A breath of fresh air for this semi-detached Tudor in Ville-Saint- Laurent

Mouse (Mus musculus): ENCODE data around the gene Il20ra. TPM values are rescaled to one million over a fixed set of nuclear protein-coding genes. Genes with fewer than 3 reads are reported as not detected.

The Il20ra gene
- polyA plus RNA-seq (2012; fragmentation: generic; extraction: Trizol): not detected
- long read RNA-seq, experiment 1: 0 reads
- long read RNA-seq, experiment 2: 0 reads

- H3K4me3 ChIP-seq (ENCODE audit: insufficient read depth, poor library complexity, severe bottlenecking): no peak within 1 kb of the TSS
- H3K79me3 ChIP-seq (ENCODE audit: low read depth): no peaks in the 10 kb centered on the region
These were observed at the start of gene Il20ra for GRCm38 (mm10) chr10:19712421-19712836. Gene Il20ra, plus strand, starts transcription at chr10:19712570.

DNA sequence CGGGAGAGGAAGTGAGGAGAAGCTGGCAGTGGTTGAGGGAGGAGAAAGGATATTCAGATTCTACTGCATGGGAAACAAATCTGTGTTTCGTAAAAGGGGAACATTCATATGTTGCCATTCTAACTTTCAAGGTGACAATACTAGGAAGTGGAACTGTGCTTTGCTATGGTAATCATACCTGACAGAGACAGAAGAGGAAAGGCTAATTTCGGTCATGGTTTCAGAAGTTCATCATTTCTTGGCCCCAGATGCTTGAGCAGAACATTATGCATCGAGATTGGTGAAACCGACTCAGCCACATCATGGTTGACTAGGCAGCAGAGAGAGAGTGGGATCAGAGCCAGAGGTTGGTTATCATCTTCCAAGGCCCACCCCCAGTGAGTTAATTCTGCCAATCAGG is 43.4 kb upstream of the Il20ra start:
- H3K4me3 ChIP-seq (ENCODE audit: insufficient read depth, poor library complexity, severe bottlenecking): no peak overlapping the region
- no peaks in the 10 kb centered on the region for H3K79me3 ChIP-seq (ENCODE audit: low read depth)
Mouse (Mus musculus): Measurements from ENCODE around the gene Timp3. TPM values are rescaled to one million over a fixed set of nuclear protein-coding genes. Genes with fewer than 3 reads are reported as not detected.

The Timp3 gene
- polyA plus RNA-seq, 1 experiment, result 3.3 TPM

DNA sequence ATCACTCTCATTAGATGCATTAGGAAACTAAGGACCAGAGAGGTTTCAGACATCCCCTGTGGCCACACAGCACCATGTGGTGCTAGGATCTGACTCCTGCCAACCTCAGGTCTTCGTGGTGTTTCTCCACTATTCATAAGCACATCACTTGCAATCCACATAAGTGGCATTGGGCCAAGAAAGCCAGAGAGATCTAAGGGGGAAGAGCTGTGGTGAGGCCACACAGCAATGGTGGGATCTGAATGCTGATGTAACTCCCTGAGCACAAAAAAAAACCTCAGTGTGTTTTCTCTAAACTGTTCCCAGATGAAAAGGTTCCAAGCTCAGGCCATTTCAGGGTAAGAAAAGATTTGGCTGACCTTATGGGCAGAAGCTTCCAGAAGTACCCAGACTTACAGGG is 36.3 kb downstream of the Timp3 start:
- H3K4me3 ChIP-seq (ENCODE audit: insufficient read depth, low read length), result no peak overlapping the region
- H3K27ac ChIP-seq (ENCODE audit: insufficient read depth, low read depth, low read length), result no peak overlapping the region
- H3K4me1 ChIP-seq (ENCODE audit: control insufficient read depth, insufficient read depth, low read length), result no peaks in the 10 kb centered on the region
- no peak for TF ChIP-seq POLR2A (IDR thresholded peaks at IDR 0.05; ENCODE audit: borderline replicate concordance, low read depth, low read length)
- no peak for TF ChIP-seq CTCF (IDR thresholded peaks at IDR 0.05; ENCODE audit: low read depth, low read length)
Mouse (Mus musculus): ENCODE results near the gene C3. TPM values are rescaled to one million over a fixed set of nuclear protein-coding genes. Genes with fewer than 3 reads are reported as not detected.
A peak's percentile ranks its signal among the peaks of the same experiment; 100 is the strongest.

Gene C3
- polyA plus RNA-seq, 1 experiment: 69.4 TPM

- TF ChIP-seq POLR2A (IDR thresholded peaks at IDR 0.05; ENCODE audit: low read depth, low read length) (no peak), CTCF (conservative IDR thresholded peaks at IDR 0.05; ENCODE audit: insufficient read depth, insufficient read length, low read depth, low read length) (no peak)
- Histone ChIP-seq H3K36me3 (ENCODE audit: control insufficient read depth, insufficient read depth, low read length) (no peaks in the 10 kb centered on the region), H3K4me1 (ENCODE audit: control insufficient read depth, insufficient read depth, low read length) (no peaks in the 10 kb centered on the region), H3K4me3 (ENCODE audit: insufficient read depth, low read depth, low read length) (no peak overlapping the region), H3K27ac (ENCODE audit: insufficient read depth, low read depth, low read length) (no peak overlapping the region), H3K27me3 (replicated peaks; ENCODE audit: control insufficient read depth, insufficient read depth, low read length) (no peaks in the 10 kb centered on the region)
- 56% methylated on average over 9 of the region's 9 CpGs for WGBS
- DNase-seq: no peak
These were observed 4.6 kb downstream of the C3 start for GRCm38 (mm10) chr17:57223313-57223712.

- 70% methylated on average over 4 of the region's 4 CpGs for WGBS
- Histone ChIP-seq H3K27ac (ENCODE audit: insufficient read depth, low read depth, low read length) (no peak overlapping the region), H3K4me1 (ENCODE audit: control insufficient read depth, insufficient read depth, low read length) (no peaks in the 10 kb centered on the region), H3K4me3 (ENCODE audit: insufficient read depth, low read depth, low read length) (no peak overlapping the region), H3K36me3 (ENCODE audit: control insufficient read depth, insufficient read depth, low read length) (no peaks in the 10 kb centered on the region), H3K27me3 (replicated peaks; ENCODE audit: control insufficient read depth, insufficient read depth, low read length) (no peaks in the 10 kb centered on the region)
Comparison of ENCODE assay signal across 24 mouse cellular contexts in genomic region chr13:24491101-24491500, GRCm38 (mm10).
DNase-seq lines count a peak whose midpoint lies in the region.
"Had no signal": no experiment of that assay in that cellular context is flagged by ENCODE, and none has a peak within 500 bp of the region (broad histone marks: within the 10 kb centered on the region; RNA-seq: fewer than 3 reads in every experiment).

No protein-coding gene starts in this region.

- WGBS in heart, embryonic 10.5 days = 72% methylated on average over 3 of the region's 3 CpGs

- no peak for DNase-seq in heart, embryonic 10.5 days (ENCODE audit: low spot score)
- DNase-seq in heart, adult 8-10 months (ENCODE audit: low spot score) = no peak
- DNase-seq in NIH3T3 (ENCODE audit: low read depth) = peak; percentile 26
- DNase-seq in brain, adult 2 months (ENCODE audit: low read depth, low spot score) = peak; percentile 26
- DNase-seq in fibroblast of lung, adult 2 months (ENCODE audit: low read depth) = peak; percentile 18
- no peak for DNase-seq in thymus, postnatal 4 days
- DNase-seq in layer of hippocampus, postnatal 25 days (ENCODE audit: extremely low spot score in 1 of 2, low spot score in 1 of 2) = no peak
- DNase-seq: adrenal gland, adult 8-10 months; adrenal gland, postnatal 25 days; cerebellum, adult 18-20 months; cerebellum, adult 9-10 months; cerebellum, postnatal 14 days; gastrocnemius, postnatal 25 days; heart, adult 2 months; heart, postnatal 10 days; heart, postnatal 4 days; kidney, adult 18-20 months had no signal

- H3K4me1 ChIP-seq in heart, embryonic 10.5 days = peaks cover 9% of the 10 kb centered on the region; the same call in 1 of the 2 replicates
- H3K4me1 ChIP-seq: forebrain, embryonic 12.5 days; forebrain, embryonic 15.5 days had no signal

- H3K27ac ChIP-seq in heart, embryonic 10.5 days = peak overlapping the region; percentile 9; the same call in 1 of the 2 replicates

For a long time, this semi-detached house built in the 1950s in Montréal’s Ville-Saint-Laurent neighbourhood was home to a family of three young children. Over the years, many extensions were added to its aging structure. At the back, its broken-up spaces had only one opaque door and four small windows. Built without a foundation and worn by time, the annexes in the backyard were keeping the abundant natural light from coming into the kitchen. After the children fled the coop, the house was due to undergo major renovations, particularly to meet the needs of the owner’s new lifestyle. The owner entrusted his project to L. McComber architects with three goals in mind: open the living spaces, make the most of the natural light and garden view, and preserve the spirit of this family home filled with memories. Tudor, please From the street, the existing façade is Tudor-inspired, with its wooden half‑timbering and plaster on the second floor. The classic pattern is most obvious above the garage on the gable wall. By extending this space towards the back, a connection is created between the two sides of the house. On the side façade, red clay brick wraps around the ground floor to the deck. The second floor picks up the half-timbering pattern, painted in contemporary colours. Striking a contrast with the light grey walls, black geometric lines frame the windows and come together at the back in a triangular gable pattern. The end of the long structure projects against the back wall, with its black sheet-metal cladding and abundant windows exposing the open-plan living spaces inside. At its foot, the new back deck extends the kitchen by way of a large raised glass door. The backyard - at last Inside, the living spaces are open-plan. By strategically removing certain partitions, the ground‑floor layout opens the heart of the house onto the backyard. Right in the middle of the opened space, the large kitchen island reveals a change in level that offers a standing workstation on one side and a few seats on the other. In its extension, the double height maximizes natural light. Above, a narrow walkway connects the master bedroom to its bathroom, providing a spectacular top view into the yard on one side and the living area below on the other. With its steel Vierendeel railing and thin wood board floor, it looks and feels like a suspended footbridge. Elegant but simple materials In contrast with the unique exterior, the interior of the house is decorated with elegant simplicity. In the light-bathed kitchen, the slate floor and black marble countertop set a classic but contemporary tone. Throughout the house, frosted glass, light grey marble, and white painted drywall make for a cool but very striking palette. Preserved in its original state, the stained red oak panelling in the dining room inspired the choice of finishes for all the floors and built-in cabinetwork. La Cardinale This transformation is proof that the reinterpretation of an old architectural style can be an inspirational starting point for harmoniously integrated contemporary architecture. Classic compositions can be reimagined to recreate new effects that honour the past. The integration of existing spaces, the use of old materials or even the transposition of characteristic features offers countless opportunities for immersion into an aging urban heritage. But, never mind that—Cardinal Street has finally taken a breath of fresh air!